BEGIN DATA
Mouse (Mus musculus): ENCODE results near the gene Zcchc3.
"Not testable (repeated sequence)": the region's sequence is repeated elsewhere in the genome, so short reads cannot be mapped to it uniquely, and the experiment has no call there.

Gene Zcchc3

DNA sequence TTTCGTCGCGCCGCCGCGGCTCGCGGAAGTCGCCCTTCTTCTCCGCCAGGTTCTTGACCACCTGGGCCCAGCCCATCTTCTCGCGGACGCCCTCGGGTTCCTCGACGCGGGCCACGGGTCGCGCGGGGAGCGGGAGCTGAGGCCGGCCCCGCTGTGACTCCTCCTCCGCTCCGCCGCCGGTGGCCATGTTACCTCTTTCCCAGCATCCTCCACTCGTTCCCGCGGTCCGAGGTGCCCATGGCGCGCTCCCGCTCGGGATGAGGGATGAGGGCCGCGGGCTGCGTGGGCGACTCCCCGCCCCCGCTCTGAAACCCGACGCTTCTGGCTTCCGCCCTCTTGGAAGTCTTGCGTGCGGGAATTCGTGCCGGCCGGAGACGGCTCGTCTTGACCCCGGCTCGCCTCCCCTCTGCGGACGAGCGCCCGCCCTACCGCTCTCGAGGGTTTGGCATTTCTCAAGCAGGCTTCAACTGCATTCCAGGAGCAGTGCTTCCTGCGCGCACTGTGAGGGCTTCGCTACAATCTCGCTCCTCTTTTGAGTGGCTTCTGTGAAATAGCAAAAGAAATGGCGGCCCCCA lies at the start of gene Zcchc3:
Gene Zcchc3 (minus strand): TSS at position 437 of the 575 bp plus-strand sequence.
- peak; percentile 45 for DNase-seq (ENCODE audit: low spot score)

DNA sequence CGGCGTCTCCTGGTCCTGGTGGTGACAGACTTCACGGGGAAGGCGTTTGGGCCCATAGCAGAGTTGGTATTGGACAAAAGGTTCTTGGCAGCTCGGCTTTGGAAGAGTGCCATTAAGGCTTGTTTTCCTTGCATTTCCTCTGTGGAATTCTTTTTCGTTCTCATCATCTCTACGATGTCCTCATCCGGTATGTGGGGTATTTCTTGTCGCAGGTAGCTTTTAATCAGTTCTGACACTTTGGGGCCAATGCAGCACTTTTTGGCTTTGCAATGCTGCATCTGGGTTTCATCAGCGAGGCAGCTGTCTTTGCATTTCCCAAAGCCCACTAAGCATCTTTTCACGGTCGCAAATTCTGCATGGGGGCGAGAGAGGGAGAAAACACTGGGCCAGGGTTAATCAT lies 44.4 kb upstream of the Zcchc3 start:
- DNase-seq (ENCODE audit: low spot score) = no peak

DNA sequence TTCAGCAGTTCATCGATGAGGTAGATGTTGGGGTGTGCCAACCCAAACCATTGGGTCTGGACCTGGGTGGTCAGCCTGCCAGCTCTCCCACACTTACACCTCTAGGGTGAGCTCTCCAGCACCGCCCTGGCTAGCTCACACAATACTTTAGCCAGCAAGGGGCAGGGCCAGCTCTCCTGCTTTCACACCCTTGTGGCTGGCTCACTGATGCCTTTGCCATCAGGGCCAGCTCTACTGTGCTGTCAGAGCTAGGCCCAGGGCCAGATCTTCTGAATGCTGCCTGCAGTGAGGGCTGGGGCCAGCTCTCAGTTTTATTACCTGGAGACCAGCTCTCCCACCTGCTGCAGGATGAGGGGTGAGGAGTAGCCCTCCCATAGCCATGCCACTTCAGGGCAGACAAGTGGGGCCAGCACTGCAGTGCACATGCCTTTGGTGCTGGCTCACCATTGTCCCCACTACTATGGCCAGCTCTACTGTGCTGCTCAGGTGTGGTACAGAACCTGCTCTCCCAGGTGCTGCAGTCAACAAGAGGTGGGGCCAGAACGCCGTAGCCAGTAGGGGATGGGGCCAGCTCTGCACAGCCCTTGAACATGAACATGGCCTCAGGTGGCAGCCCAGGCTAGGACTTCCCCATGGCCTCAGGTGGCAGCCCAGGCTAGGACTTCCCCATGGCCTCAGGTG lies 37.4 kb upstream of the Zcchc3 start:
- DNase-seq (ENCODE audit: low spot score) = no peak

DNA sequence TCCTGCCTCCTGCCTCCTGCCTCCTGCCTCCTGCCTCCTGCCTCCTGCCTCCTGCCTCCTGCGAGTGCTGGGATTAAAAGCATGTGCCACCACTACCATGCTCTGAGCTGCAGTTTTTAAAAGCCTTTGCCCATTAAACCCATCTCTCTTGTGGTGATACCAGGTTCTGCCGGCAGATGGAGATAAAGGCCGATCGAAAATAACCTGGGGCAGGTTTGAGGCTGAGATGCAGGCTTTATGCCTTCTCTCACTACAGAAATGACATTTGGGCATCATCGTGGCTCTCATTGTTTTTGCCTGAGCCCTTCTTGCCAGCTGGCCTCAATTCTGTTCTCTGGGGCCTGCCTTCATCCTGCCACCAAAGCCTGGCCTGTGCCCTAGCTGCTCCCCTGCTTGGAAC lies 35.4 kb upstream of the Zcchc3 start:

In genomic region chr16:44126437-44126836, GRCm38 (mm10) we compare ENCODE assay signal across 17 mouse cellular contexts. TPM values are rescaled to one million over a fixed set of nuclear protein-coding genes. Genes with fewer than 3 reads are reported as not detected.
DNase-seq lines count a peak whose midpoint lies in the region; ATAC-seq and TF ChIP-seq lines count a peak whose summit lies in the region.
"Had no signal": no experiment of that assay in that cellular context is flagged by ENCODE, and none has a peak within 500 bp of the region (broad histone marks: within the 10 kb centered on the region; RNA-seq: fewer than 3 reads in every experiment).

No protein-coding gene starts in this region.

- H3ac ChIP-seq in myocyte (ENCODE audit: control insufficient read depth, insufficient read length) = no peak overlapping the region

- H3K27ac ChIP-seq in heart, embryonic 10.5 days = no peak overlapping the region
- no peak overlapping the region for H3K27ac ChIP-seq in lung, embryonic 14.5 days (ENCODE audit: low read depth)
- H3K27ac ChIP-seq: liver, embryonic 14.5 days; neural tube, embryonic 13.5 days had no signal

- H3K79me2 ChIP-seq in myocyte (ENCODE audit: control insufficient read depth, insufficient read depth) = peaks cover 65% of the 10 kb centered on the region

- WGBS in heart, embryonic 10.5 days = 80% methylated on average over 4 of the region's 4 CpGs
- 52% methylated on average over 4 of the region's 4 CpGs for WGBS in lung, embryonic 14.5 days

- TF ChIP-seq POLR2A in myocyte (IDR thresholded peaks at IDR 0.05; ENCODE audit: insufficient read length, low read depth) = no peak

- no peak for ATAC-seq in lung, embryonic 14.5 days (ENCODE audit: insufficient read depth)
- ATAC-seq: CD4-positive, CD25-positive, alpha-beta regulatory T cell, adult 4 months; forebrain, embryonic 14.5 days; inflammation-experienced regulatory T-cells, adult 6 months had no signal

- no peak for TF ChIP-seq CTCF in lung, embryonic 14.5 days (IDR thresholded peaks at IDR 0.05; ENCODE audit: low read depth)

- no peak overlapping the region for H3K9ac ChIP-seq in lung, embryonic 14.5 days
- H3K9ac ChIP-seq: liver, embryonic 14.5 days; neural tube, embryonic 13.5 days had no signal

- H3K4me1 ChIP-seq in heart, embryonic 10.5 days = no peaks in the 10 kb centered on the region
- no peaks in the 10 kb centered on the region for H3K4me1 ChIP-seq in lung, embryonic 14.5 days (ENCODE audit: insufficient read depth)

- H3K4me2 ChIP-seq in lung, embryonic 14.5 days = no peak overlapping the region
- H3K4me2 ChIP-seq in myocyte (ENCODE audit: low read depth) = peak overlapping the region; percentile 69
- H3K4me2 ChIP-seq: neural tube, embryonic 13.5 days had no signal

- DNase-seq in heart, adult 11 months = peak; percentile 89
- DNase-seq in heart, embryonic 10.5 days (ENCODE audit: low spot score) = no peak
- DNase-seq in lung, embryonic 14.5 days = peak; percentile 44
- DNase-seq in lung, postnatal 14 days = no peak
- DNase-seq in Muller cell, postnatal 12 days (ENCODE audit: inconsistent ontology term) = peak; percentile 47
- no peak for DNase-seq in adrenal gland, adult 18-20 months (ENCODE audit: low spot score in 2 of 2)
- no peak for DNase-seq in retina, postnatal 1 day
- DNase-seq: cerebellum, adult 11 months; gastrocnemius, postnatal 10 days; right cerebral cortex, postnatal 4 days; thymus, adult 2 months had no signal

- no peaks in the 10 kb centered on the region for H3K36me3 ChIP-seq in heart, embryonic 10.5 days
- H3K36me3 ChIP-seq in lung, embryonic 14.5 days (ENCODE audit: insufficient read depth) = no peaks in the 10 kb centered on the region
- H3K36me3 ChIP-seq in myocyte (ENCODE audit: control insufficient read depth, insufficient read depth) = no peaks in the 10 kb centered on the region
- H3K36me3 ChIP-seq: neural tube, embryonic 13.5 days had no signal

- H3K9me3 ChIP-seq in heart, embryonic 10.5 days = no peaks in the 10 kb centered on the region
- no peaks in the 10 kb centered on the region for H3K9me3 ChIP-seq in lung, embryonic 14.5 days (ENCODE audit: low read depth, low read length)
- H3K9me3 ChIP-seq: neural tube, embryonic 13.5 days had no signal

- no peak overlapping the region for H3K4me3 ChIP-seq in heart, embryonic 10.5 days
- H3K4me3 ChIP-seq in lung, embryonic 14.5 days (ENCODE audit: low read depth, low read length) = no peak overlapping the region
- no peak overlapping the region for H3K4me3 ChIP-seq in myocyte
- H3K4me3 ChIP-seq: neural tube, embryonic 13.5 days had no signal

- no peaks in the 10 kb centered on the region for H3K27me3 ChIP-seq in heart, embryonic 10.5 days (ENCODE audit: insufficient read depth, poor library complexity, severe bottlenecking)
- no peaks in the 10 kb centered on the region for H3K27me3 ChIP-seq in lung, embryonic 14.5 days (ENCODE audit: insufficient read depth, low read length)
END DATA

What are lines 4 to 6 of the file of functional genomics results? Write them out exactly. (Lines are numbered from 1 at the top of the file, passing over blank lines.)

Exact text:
DNA sequence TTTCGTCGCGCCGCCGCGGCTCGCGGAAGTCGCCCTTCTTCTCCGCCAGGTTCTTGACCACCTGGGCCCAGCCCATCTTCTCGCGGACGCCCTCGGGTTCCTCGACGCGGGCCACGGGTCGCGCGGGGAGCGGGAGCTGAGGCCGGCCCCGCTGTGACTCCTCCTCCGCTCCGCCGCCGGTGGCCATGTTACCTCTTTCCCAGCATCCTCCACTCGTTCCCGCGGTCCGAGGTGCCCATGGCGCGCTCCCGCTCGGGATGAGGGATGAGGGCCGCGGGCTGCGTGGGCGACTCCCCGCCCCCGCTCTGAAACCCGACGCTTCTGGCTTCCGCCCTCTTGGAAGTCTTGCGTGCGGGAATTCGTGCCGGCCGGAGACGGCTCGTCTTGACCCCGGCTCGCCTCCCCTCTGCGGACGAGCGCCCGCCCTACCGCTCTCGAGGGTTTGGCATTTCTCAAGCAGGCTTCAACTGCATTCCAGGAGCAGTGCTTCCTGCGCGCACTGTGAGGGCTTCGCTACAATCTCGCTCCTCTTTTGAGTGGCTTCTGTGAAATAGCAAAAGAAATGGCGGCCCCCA lies at the start of gene Zcchc3:
Gene Zcchc3 (minus strand): TSS at position 437 of the 575 bp plus-strand sequence.
- peak; percentile 45 for DNase-seq (ENCODE audit: low spot score)